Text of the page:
Kenya’s gross domestic savings as a percentage of GDP fell to 10.3 per cent last year from 11.2 per cent in 2016 as the rising cost of living ate into cash set aside for a rainy day.
Latest statistics by the Treasury show that total domestic savings fell to Sh795.1 billion from Sh807 billion in 2016, even with the GDP growing by 4.9 per cent at the same time to Sh7.75 trillion.
These savings are usually a barometer of the financial well-being of the population, with times of prosperity characterised by higher savings and leaner times seeing people raid their accounts for cash.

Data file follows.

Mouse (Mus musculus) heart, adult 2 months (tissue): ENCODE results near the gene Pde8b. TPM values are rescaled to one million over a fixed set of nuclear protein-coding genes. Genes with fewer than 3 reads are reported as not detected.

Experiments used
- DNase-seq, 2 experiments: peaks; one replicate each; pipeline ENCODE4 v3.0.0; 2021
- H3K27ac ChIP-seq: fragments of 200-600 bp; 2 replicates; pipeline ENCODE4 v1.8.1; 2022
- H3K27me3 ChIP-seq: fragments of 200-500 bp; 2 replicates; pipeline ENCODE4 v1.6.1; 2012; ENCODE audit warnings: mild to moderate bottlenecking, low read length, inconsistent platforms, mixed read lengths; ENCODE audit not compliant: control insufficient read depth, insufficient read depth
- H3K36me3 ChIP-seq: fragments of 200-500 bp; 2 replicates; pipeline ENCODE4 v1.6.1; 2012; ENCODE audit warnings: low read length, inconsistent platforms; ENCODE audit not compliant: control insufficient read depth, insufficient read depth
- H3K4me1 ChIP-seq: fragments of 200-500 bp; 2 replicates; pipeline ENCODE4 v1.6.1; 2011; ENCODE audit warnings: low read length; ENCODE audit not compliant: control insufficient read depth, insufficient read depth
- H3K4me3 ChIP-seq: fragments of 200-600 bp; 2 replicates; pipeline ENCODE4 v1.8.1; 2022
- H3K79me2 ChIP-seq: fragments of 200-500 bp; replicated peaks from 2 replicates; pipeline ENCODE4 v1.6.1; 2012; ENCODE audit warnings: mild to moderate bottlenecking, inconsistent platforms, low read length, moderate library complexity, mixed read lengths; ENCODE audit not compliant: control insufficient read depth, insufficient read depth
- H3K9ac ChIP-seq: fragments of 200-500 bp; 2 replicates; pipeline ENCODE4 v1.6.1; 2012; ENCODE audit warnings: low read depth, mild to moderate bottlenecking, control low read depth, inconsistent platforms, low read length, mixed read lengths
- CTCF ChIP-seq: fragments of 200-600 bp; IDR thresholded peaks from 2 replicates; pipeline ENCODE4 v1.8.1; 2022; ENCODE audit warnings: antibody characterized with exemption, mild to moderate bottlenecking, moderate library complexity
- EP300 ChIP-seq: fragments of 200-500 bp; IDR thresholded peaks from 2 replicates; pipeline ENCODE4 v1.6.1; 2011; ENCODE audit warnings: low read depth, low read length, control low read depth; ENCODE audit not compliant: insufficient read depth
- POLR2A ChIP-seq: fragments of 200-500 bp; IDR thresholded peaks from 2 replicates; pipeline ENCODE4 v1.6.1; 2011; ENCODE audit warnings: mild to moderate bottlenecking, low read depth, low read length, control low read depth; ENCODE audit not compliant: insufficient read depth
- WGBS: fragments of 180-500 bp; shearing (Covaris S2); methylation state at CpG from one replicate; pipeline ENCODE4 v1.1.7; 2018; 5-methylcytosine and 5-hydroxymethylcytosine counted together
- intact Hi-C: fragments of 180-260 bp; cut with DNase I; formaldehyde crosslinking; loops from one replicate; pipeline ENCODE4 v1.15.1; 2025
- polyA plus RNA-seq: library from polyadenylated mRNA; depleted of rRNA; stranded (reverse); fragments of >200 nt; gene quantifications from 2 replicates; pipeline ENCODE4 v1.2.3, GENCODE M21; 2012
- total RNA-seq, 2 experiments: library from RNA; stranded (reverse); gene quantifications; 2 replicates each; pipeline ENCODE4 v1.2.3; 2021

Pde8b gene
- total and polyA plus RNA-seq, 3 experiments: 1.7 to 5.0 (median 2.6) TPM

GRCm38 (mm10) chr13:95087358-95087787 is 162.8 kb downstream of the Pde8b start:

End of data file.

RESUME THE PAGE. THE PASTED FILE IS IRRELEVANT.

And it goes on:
“The high cost of living is mainly why you hardly see attractive savings rate in Kenya rather than what many conventionally tend to blame, the interest rate levels.
In contrast, in more developed markets with lower cost of living, poor spending habits are largely responsible for the deficiency in saving levels,” said Stanbic regional economist Jibran Qureishi.
Last year was economically tough for Kenyans, as inflation rose to an average eight per cent compared to 6.3 per cent in 2016 due to high cost of food as drought ravaged the country.
There was also post-election disruption that meant Kenyans were often forced to dig into their savings while not generating income.
Earnings were also hit by thousands of job losses in the private sector, which forced victims to dip into savings to make ends meet.